The ratio of fuel to electric energy the GTPs are using is largely automatic, but there are different maps to choose from. Changing the balance will result in greater or less energy usage as the 920 megajoule limit counts down. Mike O’Gara, team manager for Chip Ganassi Racing and strategist for the No. 01 Cadillac driven by Renger van der Zande, Sebastien Bourdais and Scott Dixon, says that’s going to be a new factor to take into account.
“There may be situations where teams use a little extra electric power during a stint, which means their stint could be shortened, or it could mean that they’ve used electric power, but not all of their fuel in the car. So we may be pitting with laps of fuel still left in the car that we can’t use, because of we’ve used up our virtual fuel tank. So it’s going to be a balance of how much electric assist you use during during a stint,” he explains.
There will still be short fills to try to leapfrog competitors in the pits and top-offs at the end of long yellows. But it’s going to take a lot of calculating on the pitbox, as will determinations on how to manage the balance between petrol and electric energy.
“The strategy is really the same. We’re looking at how long can we make sets of tires last. When can we start single-stinting at the end of the race? But there’s this new layer of complication with the electric energy available in the car that goes along with the actual tank of fuel so I’m not sure how much more I know beyond that, because we haven’t done it yet.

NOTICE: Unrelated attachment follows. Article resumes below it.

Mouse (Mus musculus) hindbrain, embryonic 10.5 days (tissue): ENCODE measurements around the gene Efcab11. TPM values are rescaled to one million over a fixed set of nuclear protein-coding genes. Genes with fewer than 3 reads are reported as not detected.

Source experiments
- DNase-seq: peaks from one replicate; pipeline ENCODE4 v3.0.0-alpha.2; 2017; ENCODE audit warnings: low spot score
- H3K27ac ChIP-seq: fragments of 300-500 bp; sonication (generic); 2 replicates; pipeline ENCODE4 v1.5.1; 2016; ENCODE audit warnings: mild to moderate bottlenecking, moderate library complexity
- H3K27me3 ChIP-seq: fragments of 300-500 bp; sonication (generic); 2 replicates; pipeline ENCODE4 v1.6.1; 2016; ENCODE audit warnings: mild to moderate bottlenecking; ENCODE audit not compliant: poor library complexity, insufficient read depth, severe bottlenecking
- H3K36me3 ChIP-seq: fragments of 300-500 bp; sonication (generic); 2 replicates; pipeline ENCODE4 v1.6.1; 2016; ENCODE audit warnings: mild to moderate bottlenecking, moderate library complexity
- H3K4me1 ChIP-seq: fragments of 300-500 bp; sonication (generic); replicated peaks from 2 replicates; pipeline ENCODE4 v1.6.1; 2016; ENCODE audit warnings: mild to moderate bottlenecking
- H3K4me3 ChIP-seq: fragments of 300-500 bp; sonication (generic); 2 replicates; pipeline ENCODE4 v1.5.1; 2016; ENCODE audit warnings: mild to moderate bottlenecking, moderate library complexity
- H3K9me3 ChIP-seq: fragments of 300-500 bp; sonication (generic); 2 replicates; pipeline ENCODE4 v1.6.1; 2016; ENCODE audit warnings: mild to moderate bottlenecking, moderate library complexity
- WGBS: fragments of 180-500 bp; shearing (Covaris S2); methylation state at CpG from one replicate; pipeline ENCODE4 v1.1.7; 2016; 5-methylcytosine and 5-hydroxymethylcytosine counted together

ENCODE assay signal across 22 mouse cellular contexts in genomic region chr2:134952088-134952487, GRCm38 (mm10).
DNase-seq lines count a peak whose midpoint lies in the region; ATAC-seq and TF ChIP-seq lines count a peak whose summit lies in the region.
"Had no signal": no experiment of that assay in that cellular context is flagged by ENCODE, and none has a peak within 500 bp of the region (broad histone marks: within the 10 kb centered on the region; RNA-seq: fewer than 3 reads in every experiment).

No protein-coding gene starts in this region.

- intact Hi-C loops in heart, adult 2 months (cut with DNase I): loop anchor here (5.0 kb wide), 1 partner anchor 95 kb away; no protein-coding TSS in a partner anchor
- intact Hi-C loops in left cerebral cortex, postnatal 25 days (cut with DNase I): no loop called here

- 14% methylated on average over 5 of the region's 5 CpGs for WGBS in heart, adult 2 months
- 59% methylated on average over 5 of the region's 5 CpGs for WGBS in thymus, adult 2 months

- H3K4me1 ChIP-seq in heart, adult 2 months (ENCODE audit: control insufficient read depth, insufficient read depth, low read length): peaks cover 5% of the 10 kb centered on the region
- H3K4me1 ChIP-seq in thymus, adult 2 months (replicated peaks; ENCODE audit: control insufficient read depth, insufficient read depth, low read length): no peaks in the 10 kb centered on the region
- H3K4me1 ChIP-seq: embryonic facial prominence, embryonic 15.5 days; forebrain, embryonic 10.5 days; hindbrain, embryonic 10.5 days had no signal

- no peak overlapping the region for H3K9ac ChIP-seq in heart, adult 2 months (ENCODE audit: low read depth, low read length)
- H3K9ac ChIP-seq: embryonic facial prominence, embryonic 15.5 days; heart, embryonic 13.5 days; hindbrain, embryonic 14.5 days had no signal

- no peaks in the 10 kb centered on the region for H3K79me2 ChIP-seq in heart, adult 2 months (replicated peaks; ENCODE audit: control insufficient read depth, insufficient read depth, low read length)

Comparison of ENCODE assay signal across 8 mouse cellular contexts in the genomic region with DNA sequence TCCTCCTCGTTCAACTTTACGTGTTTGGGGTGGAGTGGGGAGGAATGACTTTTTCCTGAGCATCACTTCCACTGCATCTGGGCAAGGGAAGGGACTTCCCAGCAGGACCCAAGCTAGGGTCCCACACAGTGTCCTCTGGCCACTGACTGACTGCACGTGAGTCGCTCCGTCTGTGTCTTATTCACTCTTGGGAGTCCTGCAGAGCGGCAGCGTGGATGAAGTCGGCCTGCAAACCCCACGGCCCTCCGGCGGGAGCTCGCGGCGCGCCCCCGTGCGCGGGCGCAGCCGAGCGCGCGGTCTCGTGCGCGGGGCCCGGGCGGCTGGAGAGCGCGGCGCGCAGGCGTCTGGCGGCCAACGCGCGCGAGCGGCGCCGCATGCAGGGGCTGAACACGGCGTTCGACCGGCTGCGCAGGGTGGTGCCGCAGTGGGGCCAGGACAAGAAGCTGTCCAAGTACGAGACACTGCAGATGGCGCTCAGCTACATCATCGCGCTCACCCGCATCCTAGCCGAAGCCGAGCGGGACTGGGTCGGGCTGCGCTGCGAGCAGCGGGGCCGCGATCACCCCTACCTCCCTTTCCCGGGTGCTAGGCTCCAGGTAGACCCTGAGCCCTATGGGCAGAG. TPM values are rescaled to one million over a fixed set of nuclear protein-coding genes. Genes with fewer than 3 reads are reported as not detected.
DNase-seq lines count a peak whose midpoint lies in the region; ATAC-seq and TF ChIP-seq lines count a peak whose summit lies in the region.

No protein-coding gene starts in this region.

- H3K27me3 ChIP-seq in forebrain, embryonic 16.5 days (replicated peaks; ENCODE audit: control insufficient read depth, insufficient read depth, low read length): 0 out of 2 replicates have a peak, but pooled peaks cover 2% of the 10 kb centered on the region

“You run ‘full rich’ and go faster, but you’re gonna pay the penalty by not being able to go as long. It’s just now you’re not just burning fuel, you’re burning electricity at the same time. So what I’m not sure a lot of teams have their heads wrapped around yet is the balance between saving fuel saving energy, what knobs affect each of those.
“I expect teams to be pretty conservative here early on and just kind of figuring each other out and how far everyone’s going go on a tank of fuel.”
Those that are going into the Rolex 24 at Daytona with a better understanding of all that may be the ones out front in the end. But surely all of them will leave Daytona with much more knowledge of how it’s all going to work.